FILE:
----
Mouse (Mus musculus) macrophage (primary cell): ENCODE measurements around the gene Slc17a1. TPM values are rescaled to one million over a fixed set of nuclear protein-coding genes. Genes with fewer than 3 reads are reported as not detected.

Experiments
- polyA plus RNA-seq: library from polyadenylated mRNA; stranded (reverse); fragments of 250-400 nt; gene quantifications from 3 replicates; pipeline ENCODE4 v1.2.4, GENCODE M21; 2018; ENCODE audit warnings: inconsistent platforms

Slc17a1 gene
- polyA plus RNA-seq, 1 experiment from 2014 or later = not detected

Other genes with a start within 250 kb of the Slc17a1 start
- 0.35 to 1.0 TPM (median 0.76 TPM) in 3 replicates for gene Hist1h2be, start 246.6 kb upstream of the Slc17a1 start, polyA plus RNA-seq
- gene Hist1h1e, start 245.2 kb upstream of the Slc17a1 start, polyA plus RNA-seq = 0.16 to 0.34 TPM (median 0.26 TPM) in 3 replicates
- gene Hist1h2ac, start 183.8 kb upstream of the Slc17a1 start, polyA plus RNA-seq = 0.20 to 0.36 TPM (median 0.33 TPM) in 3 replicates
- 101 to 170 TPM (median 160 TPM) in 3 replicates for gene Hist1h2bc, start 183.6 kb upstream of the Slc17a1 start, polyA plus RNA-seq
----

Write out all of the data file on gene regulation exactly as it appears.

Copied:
Mouse (Mus musculus) macrophage (primary cell): ENCODE measurements around the gene Slc17a1. TPM values are rescaled to one million over a fixed set of nuclear protein-coding genes. Genes with fewer than 3 reads are reported as not detected.

Experiments
- polyA plus RNA-seq: library from polyadenylated mRNA; stranded (reverse); fragments of 250-400 nt; gene quantifications from 3 replicates; pipeline ENCODE4 v1.2.4, GENCODE M21; 2018; ENCODE audit warnings: inconsistent platforms

Slc17a1 gene
- polyA plus RNA-seq, 1 experiment from 2014 or later = not detected

Other genes with a start within 250 kb of the Slc17a1 start
- 0.35 to 1.0 TPM (median 0.76 TPM) in 3 replicates for gene Hist1h2be, start 246.6 kb upstream of the Slc17a1 start, polyA plus RNA-seq
- gene Hist1h1e, start 245.2 kb upstream of the Slc17a1 start, polyA plus RNA-seq = 0.16 to 0.34 TPM (median 0.26 TPM) in 3 replicates
- gene Hist1h2ac, start 183.8 kb upstream of the Slc17a1 start, polyA plus RNA-seq = 0.20 to 0.36 TPM (median 0.33 TPM) in 3 replicates
- 101 to 170 TPM (median 160 TPM) in 3 replicates for gene Hist1h2bc, start 183.6 kb upstream of the Slc17a1 start, polyA plus RNA-seq